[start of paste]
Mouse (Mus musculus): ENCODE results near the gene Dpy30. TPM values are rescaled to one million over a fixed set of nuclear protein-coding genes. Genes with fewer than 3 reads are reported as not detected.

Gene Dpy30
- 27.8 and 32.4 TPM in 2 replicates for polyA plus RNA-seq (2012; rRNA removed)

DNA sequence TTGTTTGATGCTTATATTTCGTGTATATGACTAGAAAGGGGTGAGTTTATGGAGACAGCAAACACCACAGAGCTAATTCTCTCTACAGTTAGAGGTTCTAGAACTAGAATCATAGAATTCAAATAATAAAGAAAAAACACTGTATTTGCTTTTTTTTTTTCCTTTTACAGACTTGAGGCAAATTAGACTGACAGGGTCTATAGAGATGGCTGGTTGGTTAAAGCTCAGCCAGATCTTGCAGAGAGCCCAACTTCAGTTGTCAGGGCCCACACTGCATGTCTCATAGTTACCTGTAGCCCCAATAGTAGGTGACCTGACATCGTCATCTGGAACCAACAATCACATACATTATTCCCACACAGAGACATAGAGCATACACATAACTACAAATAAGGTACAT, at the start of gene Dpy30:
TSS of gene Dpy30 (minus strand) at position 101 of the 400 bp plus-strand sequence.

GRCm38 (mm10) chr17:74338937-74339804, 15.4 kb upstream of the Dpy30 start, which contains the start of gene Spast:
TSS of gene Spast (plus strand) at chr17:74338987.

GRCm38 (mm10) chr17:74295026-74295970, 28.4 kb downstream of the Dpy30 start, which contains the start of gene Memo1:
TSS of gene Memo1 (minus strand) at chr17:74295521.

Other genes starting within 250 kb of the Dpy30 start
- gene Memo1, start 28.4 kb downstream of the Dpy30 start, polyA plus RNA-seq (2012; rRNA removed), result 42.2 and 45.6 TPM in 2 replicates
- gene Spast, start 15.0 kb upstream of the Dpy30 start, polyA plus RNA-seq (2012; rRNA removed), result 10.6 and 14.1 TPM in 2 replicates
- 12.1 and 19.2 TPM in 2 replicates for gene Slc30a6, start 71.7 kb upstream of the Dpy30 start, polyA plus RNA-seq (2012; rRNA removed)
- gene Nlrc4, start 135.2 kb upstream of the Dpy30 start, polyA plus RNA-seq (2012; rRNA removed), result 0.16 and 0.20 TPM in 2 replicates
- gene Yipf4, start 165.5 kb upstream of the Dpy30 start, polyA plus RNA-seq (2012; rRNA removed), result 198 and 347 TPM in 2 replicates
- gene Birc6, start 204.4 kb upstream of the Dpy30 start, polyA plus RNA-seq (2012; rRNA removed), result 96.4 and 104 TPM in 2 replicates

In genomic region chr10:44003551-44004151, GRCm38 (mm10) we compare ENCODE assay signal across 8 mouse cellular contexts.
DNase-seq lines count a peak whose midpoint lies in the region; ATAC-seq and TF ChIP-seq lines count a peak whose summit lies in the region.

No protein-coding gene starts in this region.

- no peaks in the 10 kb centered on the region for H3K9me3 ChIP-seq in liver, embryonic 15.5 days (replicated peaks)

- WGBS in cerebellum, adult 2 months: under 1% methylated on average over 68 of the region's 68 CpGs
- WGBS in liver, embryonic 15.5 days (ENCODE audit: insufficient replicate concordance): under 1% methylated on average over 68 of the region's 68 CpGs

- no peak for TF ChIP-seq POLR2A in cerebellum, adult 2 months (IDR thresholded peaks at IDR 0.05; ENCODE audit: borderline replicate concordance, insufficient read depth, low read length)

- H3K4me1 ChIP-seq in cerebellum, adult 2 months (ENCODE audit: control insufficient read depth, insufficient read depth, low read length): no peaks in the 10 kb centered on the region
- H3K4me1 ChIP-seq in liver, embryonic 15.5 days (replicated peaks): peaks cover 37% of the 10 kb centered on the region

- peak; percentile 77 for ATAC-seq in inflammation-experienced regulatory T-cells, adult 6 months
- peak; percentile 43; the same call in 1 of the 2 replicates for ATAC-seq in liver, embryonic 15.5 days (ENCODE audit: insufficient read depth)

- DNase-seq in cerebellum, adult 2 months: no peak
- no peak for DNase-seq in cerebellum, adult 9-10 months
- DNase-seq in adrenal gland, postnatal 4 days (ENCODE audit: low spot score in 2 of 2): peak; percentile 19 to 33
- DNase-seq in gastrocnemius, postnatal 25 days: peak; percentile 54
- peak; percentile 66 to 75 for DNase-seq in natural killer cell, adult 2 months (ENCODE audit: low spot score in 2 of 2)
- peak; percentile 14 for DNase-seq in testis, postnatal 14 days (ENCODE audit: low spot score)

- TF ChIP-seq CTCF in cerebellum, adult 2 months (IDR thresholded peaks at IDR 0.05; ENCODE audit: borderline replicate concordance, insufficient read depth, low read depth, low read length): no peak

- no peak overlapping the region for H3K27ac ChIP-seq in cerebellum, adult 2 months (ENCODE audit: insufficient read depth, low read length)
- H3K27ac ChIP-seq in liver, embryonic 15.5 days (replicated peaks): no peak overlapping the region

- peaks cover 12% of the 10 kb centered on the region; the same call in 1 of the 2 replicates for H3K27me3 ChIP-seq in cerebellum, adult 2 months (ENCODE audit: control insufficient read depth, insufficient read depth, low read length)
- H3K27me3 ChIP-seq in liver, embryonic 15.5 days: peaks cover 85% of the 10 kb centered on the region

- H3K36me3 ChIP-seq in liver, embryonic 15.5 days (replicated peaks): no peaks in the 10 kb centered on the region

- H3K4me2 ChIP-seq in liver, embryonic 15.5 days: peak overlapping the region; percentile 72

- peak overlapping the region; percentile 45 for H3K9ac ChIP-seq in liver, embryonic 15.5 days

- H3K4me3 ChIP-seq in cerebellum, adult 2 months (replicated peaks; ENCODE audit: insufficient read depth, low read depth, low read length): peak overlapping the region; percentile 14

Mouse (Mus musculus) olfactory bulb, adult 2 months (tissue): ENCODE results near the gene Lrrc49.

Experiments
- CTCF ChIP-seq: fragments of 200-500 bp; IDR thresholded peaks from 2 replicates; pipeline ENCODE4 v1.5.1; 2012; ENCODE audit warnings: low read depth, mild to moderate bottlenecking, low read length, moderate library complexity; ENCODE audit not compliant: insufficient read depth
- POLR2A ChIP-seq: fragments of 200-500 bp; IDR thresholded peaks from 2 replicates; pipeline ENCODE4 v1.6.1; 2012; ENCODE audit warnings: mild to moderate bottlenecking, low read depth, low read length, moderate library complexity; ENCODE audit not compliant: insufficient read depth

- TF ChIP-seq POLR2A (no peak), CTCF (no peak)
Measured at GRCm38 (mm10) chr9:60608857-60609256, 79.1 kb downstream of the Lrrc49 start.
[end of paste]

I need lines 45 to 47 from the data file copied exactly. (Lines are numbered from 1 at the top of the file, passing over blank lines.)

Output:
- CTCF ChIP-seq: fragments of 200-500 bp; IDR thresholded peaks from 2 replicates; pipeline ENCODE4 v1.5.1; 2012; ENCODE audit warnings: low read depth, mild to moderate bottlenecking, low read length, moderate library complexity; ENCODE audit not compliant: insufficient read depth
- POLR2A ChIP-seq: fragments of 200-500 bp; IDR thresholded peaks from 2 replicates; pipeline ENCODE4 v1.6.1; 2012; ENCODE audit warnings: mild to moderate bottlenecking, low read depth, low read length, moderate library complexity; ENCODE audit not compliant: insufficient read depth

- TF ChIP-seq POLR2A (no peak), CTCF (no peak)